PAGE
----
On the Eastern boundary of Europe, a razor-wire fence is stretched across Georgia. It marks the territories cut off by the Russian occupation since 2008. Arbitrarily traced through the country, the boundary line has become a cause of constant violations of human rights and international law. Its creeping movement further into Georgia has taken lives and destroyed communities over the last decade. While the structure itself causes much harm, it hides away from the world’s view the inside of the occupied land, where, in an attempt to destroy the evidence of once resident population, 16 villages were completely erased from the landscape.
Born in a city now behind the occupation line, Irakli Sabekia has witnessed consequences of the occupation since the early nineties. In the project Voicing Borders, he spotlights the reality hidden behind the razor wire boundary. In a projection installation, the destruction of the villages is mapped and documented through satellite images. Juxtaposing the past and the present the interactive projection allows viewers to reveal the location and the structure of the destroyed villages by casting shadows on the projected image. The second part of the project targets the razor wire fence itself. Through a subversive transformation, the weapon of occupation becomes a tool for voicing an objection to it. Specially designed radio transmitter connects to the razor wire fence and uses it as an antenna. Through this antenna, broadcasting on a frequency of conventional radio receivers, it transmits a short message in Morse code. The message states the names of the disappeared villages and their geographic coordinates.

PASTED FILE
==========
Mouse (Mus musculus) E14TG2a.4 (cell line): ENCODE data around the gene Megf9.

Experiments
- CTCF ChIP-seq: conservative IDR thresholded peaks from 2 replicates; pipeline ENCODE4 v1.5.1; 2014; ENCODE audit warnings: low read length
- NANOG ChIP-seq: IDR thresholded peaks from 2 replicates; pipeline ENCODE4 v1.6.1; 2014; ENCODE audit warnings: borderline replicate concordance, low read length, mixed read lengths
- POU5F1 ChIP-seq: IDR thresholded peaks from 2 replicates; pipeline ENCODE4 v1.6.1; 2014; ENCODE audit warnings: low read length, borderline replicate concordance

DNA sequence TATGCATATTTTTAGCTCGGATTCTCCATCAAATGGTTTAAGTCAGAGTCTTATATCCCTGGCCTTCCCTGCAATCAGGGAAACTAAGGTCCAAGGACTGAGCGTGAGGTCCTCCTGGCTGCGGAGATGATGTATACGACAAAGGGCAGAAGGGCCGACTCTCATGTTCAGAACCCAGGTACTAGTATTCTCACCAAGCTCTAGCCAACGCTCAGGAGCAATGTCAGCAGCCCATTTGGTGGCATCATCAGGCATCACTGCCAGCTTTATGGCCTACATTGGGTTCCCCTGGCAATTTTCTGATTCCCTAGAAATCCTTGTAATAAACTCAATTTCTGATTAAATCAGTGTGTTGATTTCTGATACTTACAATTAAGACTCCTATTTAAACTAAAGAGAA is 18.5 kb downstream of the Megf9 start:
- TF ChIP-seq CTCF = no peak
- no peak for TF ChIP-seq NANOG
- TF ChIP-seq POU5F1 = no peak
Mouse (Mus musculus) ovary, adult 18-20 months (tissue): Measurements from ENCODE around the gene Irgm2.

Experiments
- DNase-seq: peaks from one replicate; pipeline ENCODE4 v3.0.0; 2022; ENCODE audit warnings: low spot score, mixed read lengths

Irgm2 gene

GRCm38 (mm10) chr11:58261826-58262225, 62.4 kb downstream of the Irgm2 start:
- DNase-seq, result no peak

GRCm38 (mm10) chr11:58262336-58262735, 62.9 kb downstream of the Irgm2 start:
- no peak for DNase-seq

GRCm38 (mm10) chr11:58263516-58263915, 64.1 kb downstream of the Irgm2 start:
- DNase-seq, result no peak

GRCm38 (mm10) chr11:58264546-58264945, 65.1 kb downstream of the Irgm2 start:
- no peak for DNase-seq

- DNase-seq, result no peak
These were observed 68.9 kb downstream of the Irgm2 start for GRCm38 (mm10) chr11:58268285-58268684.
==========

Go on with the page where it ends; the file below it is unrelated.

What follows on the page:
The project was awarded the Melkweg Prize'19 and Nominated for the STARTS Prize'20